In a previous post, I explained why I think that Firefox does not stand a chance against Microsoft Explorer. I won't comment on some hysterical reactions to this post of some open source extremists who accused me of all things - their excess and insults only undermine the "cause" they serve. Despite this, an interesting discussion was launched and I take comfort to see that some Web sites also question Firefox's potential ability to dislodge Explorer. To sum up, my reasoning is that Firefox, despite its qualities, is not a radical improvement over Explorer. MIcrosoft hasn't improved Explorer for years, secure in its monopoly after the Netscape battle. But as a result of the new pressure created by Firefox, it will only take a big effort from Microsoft - something they're expert at - to catch up and introduce a new release that offers security, stability and ease of use. As a result, Firefox's advantage will be reduced if not suppressed. Devoted open source militant will not switch back to Explorer for sure, but how many are they? Based on this I ventured to conclude that Firefox would not succeed against Explorer, except in some niches. Having said that, Microsoft faces an interesting dilemma with Explorer, and the future of Firefox might well depend on how the Redmond firm will solve it...

The future of Internet Explorer can indeed be seen in two ways:
- either Microsoft considers that Explorer is a product by itself, in which case there should be a multi-platform strategy with versions for other platforms than Windows, such as Linux, Unix, and Macintosh.
- or Microsoft sees Explorer as part of Windows, in which case only a version for Windows will be available.
Hence the dilemma: in the first case, Microsoft, after the introduction of a new, vastly improved IE7, regains the advantage over Firefox, and leverages its multiplatform approach to (re)claim the universality of its dominance. On Linux, one can be sceptical of its success, but that might be different on the Mac, despite the fact that Apple now has its own browser. With this approach, Microsoft accepts that Windows comes second in its strategy, and adopts an Internet Explorer strategy per se. That is something, however, that the company has always refused to do.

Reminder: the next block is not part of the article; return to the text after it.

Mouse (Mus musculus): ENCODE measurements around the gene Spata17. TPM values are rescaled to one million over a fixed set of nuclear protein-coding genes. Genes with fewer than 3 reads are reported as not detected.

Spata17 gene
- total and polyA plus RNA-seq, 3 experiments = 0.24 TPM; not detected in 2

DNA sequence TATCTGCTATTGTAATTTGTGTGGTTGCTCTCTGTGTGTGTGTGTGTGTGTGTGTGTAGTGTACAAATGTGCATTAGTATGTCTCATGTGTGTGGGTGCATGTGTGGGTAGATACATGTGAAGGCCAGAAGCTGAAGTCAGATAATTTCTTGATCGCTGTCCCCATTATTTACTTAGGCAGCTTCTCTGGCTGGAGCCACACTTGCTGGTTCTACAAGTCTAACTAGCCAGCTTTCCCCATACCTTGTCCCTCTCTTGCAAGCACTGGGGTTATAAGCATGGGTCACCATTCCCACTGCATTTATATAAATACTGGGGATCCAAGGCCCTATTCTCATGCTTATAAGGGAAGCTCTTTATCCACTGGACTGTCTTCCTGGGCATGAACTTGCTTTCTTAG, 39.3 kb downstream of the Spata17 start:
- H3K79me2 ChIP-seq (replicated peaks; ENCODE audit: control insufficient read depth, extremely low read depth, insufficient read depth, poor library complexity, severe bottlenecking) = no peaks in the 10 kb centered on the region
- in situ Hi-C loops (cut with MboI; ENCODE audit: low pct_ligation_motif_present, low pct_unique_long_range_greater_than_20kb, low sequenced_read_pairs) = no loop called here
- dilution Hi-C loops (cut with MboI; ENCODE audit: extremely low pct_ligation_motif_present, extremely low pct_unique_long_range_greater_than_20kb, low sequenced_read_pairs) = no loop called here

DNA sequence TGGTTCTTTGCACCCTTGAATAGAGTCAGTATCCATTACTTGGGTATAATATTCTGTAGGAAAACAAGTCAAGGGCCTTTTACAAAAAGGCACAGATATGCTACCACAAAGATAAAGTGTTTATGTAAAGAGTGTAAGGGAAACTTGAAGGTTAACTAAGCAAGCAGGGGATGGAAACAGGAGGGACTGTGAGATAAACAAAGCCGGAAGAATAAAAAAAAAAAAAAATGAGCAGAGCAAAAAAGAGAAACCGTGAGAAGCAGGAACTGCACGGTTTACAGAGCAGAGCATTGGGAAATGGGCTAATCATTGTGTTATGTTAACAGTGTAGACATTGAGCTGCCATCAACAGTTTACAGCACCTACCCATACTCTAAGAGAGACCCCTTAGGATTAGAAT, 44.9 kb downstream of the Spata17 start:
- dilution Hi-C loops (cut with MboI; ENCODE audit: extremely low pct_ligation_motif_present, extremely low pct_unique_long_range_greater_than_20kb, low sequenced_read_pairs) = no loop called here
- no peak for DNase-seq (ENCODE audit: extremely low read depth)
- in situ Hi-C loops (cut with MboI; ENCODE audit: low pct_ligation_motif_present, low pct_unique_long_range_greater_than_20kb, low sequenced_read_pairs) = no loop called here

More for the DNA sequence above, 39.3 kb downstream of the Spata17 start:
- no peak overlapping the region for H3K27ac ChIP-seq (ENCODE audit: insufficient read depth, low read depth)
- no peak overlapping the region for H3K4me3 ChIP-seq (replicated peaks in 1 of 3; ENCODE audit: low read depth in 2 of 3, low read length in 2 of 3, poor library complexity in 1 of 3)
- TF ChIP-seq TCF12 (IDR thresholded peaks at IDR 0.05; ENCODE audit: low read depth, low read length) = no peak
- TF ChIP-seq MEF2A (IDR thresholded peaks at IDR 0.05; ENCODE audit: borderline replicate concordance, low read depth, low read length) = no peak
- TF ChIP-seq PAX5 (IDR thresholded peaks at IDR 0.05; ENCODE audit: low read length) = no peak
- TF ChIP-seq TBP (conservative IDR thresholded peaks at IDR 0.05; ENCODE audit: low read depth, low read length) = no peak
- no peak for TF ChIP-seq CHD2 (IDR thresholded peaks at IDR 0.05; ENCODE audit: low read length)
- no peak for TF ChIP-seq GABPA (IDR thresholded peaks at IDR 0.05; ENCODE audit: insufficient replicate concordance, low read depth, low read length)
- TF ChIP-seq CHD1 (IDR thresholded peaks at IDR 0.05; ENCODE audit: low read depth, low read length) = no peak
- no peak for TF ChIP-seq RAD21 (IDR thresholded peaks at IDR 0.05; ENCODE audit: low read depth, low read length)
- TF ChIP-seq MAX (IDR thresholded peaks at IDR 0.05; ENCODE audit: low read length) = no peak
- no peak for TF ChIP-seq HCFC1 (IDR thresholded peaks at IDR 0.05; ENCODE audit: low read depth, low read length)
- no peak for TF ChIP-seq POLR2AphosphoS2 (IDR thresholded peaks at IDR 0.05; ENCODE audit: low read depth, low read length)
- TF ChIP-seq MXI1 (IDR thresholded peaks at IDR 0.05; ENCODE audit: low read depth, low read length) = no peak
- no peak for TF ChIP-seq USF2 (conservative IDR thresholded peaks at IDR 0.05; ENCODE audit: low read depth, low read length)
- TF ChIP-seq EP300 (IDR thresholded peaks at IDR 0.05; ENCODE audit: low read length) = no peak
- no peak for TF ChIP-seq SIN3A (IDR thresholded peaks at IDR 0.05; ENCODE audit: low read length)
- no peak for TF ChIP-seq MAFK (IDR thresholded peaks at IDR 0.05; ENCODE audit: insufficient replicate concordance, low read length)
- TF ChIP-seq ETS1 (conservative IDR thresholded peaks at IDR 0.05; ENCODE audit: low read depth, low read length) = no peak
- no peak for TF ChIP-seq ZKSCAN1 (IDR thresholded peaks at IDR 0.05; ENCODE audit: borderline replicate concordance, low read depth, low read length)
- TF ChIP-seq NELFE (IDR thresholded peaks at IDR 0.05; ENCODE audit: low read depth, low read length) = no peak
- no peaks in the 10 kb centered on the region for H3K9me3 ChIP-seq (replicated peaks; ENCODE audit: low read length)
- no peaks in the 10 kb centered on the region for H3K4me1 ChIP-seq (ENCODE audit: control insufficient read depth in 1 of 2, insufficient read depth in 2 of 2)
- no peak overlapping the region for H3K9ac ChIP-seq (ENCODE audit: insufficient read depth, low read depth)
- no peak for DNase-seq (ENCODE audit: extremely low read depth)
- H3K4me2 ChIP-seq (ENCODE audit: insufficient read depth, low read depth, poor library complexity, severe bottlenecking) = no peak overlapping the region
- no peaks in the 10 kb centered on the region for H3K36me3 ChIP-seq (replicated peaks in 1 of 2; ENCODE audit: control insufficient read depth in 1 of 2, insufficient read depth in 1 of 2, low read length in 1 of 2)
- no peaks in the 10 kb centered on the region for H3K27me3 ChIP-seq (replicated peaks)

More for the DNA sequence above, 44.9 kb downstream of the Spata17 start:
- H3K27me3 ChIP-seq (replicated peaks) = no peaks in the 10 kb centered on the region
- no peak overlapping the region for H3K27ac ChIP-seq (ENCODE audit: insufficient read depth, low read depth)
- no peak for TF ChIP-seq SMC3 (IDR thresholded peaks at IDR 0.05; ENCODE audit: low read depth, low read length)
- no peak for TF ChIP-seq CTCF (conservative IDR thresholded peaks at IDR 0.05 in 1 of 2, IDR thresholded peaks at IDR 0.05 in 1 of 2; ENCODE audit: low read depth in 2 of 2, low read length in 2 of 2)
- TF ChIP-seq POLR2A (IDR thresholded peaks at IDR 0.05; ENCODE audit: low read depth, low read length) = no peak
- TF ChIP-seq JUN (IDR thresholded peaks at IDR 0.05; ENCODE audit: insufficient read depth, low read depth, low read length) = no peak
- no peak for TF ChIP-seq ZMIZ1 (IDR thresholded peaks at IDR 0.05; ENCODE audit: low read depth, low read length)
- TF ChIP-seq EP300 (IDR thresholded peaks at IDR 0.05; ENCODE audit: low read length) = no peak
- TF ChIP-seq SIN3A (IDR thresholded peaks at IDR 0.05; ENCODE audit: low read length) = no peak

In the second case, Microsoft focuses on Windows at the expense of Explorer. That is the position that the company has always defended, claiming that Explorer is an integral part of the operating system. In this case, Microsoft leaves the door open to competitors on other platforms. This choice carries big risks, because then Firefox becomes the only browser available on all platforms, and a completely multiplatform product has great appeal on the market. Having said that, it is also very complex to maintain, as Netscape's experience has shown. Maintaining this strategy will be a challenge for the already challenged Mozilla foundation.
This Microsoft debate is not new, in fact. This battle raged inside the company between 1997 and 2000, as told by journalist David Bank in his 2001 book "Breaking Windows". Bank reveals the bitter  fight between the Windows "hawks" and the Internet "doves", supporting an opening of the Microsof products to non-Windows platforms. Eventually, the hawks prevailed and the doves disbanded.
But the story doesn't end there, because Firefox forces Microsoft to reopen the debate. Beating Firefox on Windows shouldn't be too difficult: except for die-hard open source militants, Windows users will have no qualms switching back to Explorer when a new, decent version is available. The question is whether Microsoft will want to extend the battle beyond Windows onto other platforms, where the situation is less favorable. I tend to think they wil go for the All-Windows strategy, because it's what they've donc in the past, and because I find it difficult to imagine a Linux version of Explorer. Would they? Interesting to note that the same question can be asked about the Office suite of application.
Having said all this, the browser does not have the strategic importance it had back in 1997. At that time, Netscape's ambition was to replace the operating system's interface with the browser's, something that was sure to trigger Microsoft's wrath.  But that didn't happen, and the browser is now just a regular application, albeit an important one, and the OS's interface still prevails. With this in mind, is it so important whether the user browses with Firefox or Explorer? Probably not, even from Microsoft's point of view. As long as its core Windows business is not threatened, the stakes for Microsoft are not so high. In that sense, the hopes that Firefox will undermine Microsoft's domination are probably misplaced: the fight is big, popular and exciting, but the stakes are low.

Posted by Philippe Silberzahn on March 29, 2005 at 08:00 AM in Op-ed | Permalink | Comments (1)